BUSINESS
August 4, 1996 | By Marian Uhlman, INQUIRER STAFF WRITER
Nurse manager Pat Fetterman was asked to do two jobs for the salary of one after Mercy Haverford Hospital scaled back its workforce this spring. She now supervises a staff of 65 instead of 15. Randall Williams was relieved when he recently landed work as an emergency-room medical clerk after having been laid off twice in the last nine months from two other hospital jobs. He celebrated by filling up his refrigerator. And Sucorea VanBrunt searched for a job for six months before realizing she probably would not find another one in a hospital.
NEWS
March 29, 2012 | By Phil Anastasia, INQUIRER STAFF WRITER
The new bats in high school baseball should mean fewer hits and runs. The new bats also should mean more innings. "Any high school coach who is not prepared for extra-inning games is going to get burned," University of Pennsylvania coach John Cole said. Cole and other college coaches saw what the switch to BBCOR bats from BESR bats did to the college game in 2011. Not only was batting average in Division I down to its lowest level since 1976, but also, lower scores led to a big uptick in extra-inning games.
SPORTS
July 14, 2013
* Re: Frandsen delivers in a pinch (July 12): The Phils did not beat many good teams or pitchers the last two years. They have fattened up on all the mediocrity in MLB. 90% of RHoward's prodigious numbers over the years have come from AA and AAA callups, not legit #1's in anybody's rotation. If these guys can start beating the good staffs, we may have something here. The Cards' and Tigers' staffs will tell us a lot about this team the next 2 weeks. Mark1npt, Philly.com  
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ARTICLES BY DATE
NEWS
October 16, 2014 | By Jonathan Tamari, Inquirer Washington Bureau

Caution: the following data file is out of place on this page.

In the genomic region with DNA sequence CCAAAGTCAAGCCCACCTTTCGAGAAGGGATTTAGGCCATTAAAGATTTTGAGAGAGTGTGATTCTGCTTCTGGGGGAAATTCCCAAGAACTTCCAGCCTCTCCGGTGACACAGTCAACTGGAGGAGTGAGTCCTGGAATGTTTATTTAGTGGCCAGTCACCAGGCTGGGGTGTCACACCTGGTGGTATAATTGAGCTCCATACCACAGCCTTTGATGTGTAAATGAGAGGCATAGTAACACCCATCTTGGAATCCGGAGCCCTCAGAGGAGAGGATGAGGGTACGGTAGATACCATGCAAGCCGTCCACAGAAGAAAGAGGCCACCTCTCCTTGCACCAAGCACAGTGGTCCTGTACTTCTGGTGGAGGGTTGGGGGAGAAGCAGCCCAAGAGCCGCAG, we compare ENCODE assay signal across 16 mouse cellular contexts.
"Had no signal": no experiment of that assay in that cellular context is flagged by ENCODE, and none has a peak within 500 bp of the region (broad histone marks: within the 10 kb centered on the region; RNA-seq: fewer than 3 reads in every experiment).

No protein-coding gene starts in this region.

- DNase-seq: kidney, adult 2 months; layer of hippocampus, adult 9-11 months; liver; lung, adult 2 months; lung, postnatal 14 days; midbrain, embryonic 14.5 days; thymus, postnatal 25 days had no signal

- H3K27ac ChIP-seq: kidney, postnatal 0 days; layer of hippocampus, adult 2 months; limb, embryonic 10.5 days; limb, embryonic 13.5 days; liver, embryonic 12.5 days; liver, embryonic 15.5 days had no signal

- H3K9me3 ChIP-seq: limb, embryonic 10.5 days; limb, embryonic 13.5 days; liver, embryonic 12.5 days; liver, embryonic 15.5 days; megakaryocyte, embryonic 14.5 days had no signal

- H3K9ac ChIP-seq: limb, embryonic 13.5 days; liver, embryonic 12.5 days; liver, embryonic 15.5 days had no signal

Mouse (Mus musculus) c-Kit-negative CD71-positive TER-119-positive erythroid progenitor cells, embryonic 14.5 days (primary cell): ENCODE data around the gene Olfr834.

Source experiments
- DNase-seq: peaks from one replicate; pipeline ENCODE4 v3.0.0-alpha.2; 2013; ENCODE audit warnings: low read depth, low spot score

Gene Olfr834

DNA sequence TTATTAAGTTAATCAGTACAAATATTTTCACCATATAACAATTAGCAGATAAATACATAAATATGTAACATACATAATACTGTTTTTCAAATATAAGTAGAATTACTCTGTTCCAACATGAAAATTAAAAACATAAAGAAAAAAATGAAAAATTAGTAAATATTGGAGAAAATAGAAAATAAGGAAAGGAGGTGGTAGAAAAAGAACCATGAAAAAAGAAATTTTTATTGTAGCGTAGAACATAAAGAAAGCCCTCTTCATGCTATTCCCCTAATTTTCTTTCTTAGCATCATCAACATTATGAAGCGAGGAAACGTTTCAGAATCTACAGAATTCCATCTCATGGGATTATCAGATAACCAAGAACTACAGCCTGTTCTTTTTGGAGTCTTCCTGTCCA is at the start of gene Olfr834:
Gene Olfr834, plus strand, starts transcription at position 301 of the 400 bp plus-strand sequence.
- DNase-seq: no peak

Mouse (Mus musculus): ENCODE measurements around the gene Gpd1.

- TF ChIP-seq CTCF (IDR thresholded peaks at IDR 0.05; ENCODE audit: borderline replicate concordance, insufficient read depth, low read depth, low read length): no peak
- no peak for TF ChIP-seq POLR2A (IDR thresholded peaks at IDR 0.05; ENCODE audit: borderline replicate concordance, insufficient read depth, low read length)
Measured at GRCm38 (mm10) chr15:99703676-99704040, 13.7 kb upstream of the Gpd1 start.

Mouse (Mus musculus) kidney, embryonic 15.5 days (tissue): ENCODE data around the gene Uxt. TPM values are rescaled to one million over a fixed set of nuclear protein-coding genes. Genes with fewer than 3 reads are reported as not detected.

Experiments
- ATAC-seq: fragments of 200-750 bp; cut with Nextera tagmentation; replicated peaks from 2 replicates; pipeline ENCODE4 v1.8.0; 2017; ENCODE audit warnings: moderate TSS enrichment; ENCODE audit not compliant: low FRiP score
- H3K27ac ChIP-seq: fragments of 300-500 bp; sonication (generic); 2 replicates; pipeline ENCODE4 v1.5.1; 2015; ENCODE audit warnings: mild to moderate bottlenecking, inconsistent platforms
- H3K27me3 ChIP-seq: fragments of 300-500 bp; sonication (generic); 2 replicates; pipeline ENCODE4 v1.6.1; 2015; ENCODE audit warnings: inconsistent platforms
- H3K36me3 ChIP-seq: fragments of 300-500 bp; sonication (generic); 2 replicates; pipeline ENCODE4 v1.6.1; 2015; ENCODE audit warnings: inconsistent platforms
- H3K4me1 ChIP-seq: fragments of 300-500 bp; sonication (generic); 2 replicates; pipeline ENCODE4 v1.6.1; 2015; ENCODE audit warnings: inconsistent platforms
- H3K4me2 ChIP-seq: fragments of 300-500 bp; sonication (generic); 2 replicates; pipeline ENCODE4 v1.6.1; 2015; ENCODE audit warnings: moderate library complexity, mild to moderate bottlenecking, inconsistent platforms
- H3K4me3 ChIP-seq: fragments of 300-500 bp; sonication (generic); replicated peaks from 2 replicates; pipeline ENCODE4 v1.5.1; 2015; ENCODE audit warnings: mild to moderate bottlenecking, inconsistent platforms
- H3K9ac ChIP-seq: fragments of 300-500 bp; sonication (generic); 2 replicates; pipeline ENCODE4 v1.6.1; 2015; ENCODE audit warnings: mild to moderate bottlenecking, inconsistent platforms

WASHINGTON - Rep. Chaka Fattah's new chief of staff comes from a familiar place. He is the former chief operating officer of a nonprofit that Fattah founded - and that federal prosecutors say was at the center of a scheme to help the congressman repay an illegal campaign loan. Fattah, a Philadelphia Democrat, said he hired Roger Jackson, whom he has known for close to 30 years, because he was "a great guy who has done extraordinary work for a number of organizations. " Among the groups Jackson has played a top role in was the Educational Advancement Alliance, a charity Fattah created to help boost educational opportunities among people in need.
SPORTS
October 2, 2014 | BY RYAN LAWRENCE, Daily News Staff Writer rlawrence@phillynews.com
PITCHING COACH Bob McClure, hitting coach Steve Henderson, bench coach Larry Bowa and the rest of the Phillies coaching staff will not be the scapegoats for a last-place season. The Phillies announced yesterday that all of the members of manager Ryne Sandberg's coaching staff have been asked to return for the 2015 season. Since the regular season does not begin for 6 months, that doesn't necessarily mean the 2014 staff will return in full for 2015. But apparently they've at least been tendered contracts for next season.
NEWS
September 25, 2014 | By Brielle Urciuoli, Inquirer Staff Writer
Joseph M. Prota took the initiative once a year to round up clothes and boots that he and his coworkers at the Delaware River Port Authority no longer used and give them to the homeless people who often camped out under the Walt Whitman Bridge. Almost every day, especially during the colder months, he would also bring them food, such as soup, chocolate, coffee, and hot chocolate. "We're going to keep that tradition up in honor of Joe," a colleague, Frank Natanni, said Tuesday. "He was an all-around great guy Mr. Prota, 59, of Williamstown, died Thursday, Sept.
NEWS
September 22, 2014 | By Claudia Vargas, Inquirer Staff Writer